DPSC Faculty

The faculty members of the non-profit University of Pittsburgh Diabetes Prevention Support Center (DPSC) have assigned all individual rights to receive income from the copyrighted Diabetes Prevention Program/Group Lifestyle Balance Program™ (GLB) and its derivatives to the University of Pittsburgh. Therefore, DPSC faculty receive no personal remuneration from GLB training or licensing fees. Some of the training and licensing fees received by the University of Pittsburgh are directed to the DPSC and are budgeted to permit the center to provide additional services at no cost to the public, researchers, and to a variety of community providers. These services include maintaining and updating the GLB curriculum and website and other social media to extend the reach and impact of diabetes prevention, offering training scholarships and other pro bono teaching and training services, and delivering ongoing support to GLB providers across the country and internationally as they provide diabetes prevention programs in the community.

Elizabeth M. Venditti, PhD Director, Diabetes Prevention Support Center Assistant Professor of Psychiatry &   Epidemiology Director, DPP Lifestyle Resource Core Western Psychiatric Institute and Clinic University of Pittsburgh Medical Center Elizabeth M. Venditti, PhD is the Director of the Diabetes Prevention Support Center, and an Assistant Professor of Psychiatry at the University of Pittsburgh School Of Medicine with a secondary appointment in the Department of Epidemiology at the University of Pittsburgh. Dr. Venditti was an integral member of the DPP Lifestyle Resource Core since its inception in 1996 and served as its director from 2002-2015. She has extensive experience in the development, training, implementation and investigation of long-term behavioral weight management protocols for individual and group lifestyle interventions.  Currently, Dr. Venditti is the principal investigator for the DPP Outcomes Study (Phase 3) and a co- investigator on several other behavioral medicine and public health trials.  She is also the principal investigator of an NIH-funded dissemination study examining the impact of GLB on cardiometabolic risk factors, health-related quality of life and physical function among individuals aged 65 to 80. Dr. Venditti has multiple publications in the field of obesity, diabetes prevention and health psychology.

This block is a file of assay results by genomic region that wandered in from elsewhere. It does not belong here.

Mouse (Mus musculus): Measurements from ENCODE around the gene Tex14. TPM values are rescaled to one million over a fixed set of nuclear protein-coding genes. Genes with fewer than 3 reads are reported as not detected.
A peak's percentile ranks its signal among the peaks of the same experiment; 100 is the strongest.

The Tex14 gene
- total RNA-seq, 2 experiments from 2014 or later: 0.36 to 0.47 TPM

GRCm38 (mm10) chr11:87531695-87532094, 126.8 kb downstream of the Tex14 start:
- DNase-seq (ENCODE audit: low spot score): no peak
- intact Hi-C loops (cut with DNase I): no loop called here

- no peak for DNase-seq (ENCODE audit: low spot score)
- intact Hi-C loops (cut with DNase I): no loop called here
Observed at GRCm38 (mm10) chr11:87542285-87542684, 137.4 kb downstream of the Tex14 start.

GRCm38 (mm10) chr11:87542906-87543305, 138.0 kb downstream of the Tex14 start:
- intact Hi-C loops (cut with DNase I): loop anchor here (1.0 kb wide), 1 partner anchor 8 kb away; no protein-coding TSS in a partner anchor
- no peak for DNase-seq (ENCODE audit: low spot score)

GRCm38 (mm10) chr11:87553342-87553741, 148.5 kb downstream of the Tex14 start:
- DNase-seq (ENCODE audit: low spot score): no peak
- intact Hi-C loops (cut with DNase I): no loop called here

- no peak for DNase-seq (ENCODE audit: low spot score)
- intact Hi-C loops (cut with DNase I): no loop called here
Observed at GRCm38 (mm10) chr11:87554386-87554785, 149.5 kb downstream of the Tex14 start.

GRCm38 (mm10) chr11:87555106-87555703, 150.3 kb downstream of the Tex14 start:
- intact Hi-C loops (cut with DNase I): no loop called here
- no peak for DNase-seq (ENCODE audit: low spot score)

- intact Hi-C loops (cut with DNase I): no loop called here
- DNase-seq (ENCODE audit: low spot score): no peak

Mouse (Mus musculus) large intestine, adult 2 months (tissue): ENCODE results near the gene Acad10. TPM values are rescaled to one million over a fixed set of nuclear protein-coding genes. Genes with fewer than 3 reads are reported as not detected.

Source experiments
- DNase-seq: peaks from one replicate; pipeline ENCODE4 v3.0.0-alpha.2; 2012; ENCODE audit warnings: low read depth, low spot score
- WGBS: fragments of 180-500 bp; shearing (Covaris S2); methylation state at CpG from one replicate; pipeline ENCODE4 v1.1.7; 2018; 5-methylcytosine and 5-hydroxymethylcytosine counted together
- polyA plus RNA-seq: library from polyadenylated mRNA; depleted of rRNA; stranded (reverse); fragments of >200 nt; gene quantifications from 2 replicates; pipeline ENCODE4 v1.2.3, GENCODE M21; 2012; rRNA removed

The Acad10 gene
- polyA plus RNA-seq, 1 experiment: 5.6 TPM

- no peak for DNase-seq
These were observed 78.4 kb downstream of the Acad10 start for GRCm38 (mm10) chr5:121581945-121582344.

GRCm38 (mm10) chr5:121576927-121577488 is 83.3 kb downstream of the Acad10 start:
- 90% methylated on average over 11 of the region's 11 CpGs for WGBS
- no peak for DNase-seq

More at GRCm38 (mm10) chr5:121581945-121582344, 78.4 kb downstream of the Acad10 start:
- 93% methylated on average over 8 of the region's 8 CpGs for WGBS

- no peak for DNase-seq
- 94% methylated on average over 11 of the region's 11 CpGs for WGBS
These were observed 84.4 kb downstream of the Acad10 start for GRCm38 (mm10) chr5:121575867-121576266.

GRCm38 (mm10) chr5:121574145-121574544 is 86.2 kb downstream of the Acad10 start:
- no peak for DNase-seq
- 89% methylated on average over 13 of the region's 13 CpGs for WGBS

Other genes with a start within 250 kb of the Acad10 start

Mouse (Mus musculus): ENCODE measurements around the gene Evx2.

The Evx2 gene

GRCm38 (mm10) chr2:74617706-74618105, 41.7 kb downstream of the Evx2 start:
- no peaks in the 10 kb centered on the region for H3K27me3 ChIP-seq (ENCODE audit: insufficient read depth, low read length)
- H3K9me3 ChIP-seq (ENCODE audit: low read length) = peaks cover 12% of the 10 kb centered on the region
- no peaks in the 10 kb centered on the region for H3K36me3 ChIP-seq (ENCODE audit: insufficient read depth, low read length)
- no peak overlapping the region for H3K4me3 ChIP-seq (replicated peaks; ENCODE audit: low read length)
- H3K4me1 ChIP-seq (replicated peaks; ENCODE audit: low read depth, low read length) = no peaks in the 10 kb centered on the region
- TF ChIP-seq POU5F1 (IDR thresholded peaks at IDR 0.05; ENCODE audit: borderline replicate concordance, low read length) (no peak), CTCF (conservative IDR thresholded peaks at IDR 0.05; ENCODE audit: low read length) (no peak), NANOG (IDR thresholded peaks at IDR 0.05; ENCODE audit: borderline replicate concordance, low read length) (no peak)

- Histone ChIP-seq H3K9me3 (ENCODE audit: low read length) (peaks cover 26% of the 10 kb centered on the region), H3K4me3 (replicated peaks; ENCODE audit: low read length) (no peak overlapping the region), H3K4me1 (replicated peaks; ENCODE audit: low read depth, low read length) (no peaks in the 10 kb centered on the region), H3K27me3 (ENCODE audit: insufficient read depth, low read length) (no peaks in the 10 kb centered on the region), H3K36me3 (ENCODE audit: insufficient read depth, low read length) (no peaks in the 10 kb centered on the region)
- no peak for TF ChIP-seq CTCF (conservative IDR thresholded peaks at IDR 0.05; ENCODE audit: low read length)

kriska2Andrea M. Kriska, PhD Professor, Department of Epidemiology Physical Activity Director, Lifestyle Resource Core Diabetes Prevention Program Outcomes Study Department of Epidemiology, Graduate School of Public Health University of Pittsburgh Andrea M. Kriska, PhD is a Professor in the Department of Epidemiology, Graduate School of Public Health. She is a physical activity epidemiologist who has guided many NIH studies in the areas of both physical activity assessment and lifestyle intervention. Dr. Kriska led the development of the physical activity component of the original Diabetes Prevention Project (DPP) lifestyle intervention curriculum as part of the national DPP Lifestyle Resource Core at the University of Pittsburgh. She continues her involvement in physical activity intervention and assessment in the DPP Outcomes Study, and has maintained a similar role in several other multi-center and single site studies. With a focus and passion towards prevention, Dr. Kriska is PI of an NIDDK study involving the translation of the DPP’s successful behavioral intervention into diverse community settings ranging from senior centers and the worksite to the military.  Dr. Kriska is known for her work in minority health since much of her research and service efforts have focused on underserved populations in which prevention efforts are most needed.


Linda N. Semler, MS, RD, LDN Senior Research Manager Nutrition Director, Lifestyle Resource Core Diabetes Prevention Program Outcomes Study School of Education University of Pittsburgh Linda N. Semler, MS, RD, LDN is a Senior Research Manager in the Department of Health and Physical Activity, University of Pittsburgh School of Education, who has been involved in multiple NIH funded studies. Ms. Semler was an interventionist in the original DPP and is currently the Nutrition Coordinator for the DPPOS where she serves on the Lifestyle Resource Core and the Lifestyle Advisory Board. She is also an intervention specialist working on various NIH funded research studies at the University of Pittsburgh Physical Activity and Weight Management Research Center, and as a member of the DPSC faculty, oversees all nutrition related issues.





M. Kaye Kramer, DrPH, MPH, RN, CCRC Former Director, Diabetes Prevention Support Center M. Kaye Kramer, DrPH, MPH, RN, CCRC was formerly the Director of the Diabetes Prevention Support Center (DPSC) for more than a decade.  Although she has left the University of Pittsburgh to work in the private sector, Dr. Kramer remains involved with the DPSC in an advisory role.  Dr. Kramer has over 20 years of experience in diabetes and diabetes prevention research. Dr. Kramer’s focus has been on translation of the DPP lifestyle intervention in the community using the Group Lifestyle Balance™ program. Her work has included evaluation of preventive lifestyle intervention in primary care practice, the work site, community senior centers, out-patient hospital setting delivered by diabetes educators, and the US military. In addition Dr. Kramer led the development of technology to expand the reach of the Group Lifestyle Balance program, including the GLB-DVD.





2016 Innovator Award DPSC faculty receive the 2016 University of Pittsburgh Technology Innovator Award